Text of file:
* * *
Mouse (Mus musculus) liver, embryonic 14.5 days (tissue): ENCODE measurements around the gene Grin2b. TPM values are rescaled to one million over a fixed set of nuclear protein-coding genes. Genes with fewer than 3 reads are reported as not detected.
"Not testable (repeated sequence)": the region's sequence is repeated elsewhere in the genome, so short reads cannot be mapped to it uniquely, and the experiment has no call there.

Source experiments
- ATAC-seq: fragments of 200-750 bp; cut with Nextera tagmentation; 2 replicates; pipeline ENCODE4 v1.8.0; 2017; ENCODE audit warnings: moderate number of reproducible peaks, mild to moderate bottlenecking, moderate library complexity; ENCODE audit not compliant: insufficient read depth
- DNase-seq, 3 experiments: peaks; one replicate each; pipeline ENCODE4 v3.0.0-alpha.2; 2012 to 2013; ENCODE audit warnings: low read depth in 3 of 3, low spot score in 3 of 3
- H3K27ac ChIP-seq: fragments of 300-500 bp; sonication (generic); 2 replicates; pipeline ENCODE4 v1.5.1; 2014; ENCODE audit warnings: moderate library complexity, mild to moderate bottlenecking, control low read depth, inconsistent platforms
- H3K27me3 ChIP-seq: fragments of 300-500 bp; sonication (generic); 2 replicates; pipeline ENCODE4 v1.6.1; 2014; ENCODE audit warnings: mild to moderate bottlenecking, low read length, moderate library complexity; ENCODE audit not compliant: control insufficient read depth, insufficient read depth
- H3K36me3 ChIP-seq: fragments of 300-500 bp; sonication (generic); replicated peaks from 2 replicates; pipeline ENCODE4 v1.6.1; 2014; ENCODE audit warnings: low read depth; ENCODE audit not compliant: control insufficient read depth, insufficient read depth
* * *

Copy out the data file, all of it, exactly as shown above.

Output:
Mouse (Mus musculus) liver, embryonic 14.5 days (tissue): ENCODE measurements around the gene Grin2b. TPM values are rescaled to one million over a fixed set of nuclear protein-coding genes. Genes with fewer than 3 reads are reported as not detected.
"Not testable (repeated sequence)": the region's sequence is repeated elsewhere in the genome, so short reads cannot be mapped to it uniquely, and the experiment has no call there.

Source experiments
- ATAC-seq: fragments of 200-750 bp; cut with Nextera tagmentation; 2 replicates; pipeline ENCODE4 v1.8.0; 2017; ENCODE audit warnings: moderate number of reproducible peaks, mild to moderate bottlenecking, moderate library complexity; ENCODE audit not compliant: insufficient read depth
- DNase-seq, 3 experiments: peaks; one replicate each; pipeline ENCODE4 v3.0.0-alpha.2; 2012 to 2013; ENCODE audit warnings: low read depth in 3 of 3, low spot score in 3 of 3
- H3K27ac ChIP-seq: fragments of 300-500 bp; sonication (generic); 2 replicates; pipeline ENCODE4 v1.5.1; 2014; ENCODE audit warnings: moderate library complexity, mild to moderate bottlenecking, control low read depth, inconsistent platforms
- H3K27me3 ChIP-seq: fragments of 300-500 bp; sonication (generic); 2 replicates; pipeline ENCODE4 v1.6.1; 2014; ENCODE audit warnings: mild to moderate bottlenecking, low read length, moderate library complexity; ENCODE audit not compliant: control insufficient read depth, insufficient read depth
- H3K36me3 ChIP-seq: fragments of 300-500 bp; sonication (generic); replicated peaks from 2 replicates; pipeline ENCODE4 v1.6.1; 2014; ENCODE audit warnings: low read depth; ENCODE audit not compliant: control insufficient read depth, insufficient read depth